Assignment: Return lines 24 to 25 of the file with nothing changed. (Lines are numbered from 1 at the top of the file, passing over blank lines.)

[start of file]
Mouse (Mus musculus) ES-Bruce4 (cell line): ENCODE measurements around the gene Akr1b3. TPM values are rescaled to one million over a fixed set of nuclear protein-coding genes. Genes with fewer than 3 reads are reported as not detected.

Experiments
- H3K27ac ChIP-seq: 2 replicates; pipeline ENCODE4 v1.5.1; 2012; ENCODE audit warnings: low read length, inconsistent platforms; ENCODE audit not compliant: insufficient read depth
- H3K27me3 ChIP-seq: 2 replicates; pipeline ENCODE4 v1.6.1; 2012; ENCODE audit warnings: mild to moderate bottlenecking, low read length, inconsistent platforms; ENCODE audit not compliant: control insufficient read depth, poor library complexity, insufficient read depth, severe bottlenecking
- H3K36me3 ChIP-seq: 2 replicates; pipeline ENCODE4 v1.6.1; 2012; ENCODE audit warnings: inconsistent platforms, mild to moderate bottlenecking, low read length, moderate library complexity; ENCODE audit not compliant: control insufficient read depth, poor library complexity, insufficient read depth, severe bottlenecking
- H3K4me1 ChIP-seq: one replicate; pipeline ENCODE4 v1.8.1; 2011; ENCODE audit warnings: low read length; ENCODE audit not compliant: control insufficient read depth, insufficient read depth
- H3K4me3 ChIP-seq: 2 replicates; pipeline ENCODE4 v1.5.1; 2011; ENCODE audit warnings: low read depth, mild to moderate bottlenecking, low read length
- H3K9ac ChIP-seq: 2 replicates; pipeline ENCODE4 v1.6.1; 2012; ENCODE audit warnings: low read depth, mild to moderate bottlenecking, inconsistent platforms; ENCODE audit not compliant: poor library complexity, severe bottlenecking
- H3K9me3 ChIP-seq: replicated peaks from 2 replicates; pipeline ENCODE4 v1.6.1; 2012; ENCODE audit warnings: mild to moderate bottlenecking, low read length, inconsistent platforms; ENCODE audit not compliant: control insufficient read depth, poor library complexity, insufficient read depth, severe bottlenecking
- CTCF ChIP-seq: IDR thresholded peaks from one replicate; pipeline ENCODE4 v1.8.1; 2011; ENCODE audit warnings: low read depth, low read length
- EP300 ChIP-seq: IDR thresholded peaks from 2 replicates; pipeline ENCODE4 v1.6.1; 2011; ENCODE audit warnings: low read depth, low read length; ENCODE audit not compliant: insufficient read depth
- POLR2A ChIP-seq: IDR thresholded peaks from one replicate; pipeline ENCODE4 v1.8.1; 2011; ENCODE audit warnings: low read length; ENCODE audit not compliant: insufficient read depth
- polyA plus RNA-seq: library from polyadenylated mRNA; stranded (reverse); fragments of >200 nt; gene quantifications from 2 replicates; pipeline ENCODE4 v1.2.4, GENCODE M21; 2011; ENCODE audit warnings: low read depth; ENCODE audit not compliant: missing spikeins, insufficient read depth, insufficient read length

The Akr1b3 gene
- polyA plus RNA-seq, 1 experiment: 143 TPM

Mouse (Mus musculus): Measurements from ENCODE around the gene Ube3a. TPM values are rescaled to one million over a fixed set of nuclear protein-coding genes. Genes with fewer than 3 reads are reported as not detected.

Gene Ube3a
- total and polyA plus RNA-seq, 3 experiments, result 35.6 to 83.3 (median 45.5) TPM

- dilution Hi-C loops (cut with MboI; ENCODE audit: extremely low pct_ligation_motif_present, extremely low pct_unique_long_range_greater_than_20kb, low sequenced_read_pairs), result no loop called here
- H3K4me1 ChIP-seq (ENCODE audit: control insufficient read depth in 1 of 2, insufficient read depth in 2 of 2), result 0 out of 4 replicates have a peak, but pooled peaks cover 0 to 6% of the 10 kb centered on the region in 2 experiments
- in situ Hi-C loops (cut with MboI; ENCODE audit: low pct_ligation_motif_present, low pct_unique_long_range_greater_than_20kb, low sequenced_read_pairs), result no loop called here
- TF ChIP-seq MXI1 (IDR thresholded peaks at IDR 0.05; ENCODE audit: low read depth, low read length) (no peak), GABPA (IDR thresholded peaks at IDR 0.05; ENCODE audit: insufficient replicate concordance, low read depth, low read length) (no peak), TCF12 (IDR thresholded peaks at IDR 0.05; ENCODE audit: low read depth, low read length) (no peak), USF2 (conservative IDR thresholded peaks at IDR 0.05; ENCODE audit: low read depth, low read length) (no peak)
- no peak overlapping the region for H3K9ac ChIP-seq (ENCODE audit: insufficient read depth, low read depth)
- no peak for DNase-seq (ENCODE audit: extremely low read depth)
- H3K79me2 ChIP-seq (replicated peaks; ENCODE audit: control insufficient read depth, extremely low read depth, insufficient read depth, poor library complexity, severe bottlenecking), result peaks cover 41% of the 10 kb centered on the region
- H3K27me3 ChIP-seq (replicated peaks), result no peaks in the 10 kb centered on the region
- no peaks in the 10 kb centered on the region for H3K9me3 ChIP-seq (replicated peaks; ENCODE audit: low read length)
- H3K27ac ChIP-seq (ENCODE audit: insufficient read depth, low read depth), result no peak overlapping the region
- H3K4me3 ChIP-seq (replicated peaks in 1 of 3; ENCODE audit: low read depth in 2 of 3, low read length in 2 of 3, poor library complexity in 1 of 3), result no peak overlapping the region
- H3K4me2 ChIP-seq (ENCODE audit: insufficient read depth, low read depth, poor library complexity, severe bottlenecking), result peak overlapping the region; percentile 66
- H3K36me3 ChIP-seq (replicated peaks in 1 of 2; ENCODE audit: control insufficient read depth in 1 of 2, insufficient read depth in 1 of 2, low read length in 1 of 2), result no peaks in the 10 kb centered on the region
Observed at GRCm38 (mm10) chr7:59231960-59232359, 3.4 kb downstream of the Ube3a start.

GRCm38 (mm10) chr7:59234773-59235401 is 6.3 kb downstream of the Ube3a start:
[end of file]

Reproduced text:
- no peak for DNase-seq (ENCODE audit: extremely low read depth)
- H3K79me2 ChIP-seq (replicated peaks; ENCODE audit: control insufficient read depth, extremely low read depth, insufficient read depth, poor library complexity, severe bottlenecking), result peaks cover 41% of the 10 kb centered on the region